The last time I ever saw Rush and shared oxygen with Peart was Sept. 11, 2012, the Clockwork Angels Tour, a show that comprised one set of great deep cuts, the second a front-to-back playing of their latest album. That record is a gem. It was a perfect way to end their career (which no one realized at the time) and conclude my live relationship with one of my favorite bands of all time. It was a night I’ll never forget, them ending with three parts of “2112,” the last live music from Rush I’d ever see. The last time I’d ever see Geddy, Alex, and Neil live. A night to treasure. And I do.

Peart passing was a gut wrencher. The man who lost his wife and daughter within 10 months, who rode the country on motorcycle to mourn, only to come back with “Snakes and Arrows,” a strong record that bled with his passion, mourning, and will to survive, himself passed. It felt like he deserved more from the universe. He should have more time with his wife Carrie (he married her on my birthday in 2000) and daughter Olivia. He should be able to keep improving his ridiculous game that he always tried to level up. He should be able to decide if, after his daughter grew up and moved out, he wanted to ride with the boys again. But life is unfair. And a great man was left to suffer. And die. And now we all hurt. That sounds ridiculous because I cannot image what Carrie, Olivia, Geddy, and Alex are feeling. It has to be indescribable. But it hurts, man. A man who I looked up to as a hero (which flies in the face of “Nobody’s Hero,” a song he wrote that I’m not sure enough people appreciate) is gone. I still can’t explain what this means to me.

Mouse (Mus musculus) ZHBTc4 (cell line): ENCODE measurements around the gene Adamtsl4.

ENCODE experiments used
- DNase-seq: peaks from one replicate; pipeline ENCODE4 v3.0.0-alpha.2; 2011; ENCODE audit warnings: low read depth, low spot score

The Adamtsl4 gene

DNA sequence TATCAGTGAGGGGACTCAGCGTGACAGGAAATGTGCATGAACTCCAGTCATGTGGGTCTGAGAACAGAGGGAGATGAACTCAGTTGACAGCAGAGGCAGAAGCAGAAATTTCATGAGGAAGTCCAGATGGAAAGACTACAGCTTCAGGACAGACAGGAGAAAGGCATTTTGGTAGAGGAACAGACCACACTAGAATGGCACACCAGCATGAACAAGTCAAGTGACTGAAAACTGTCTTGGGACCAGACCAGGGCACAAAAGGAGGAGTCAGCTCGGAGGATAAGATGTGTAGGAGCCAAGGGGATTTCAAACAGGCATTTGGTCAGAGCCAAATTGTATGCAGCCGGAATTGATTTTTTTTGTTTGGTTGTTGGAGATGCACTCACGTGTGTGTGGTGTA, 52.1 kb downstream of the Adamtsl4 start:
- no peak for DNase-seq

With Peart passing, part of me is over. This means Rush has passed. This means a person whose words helped me navigate life is gone. I don’t know that another musician will come along in my lifetime and have the same impact. But I appreciate that Peart had such a pivotal part in my life. He was a mentor and a leader and a torch in the night. Politics aside. He always seemed like a good and generous man. He seemed like he cared for his craft and wanted to be genuine. “All this machinery making modern music, can still be open hearted.” It still resonates. And so does he. We never will have another Neil Peart again in our existence. But if there are people who followed his words and examples, maybe he will have disciples. Hopefully music can be “not so coldly charted, it’s really just a question of your honesty.” And his never will be questioned. Thank you, Neil Peart. You’ll never understand what you gave to me.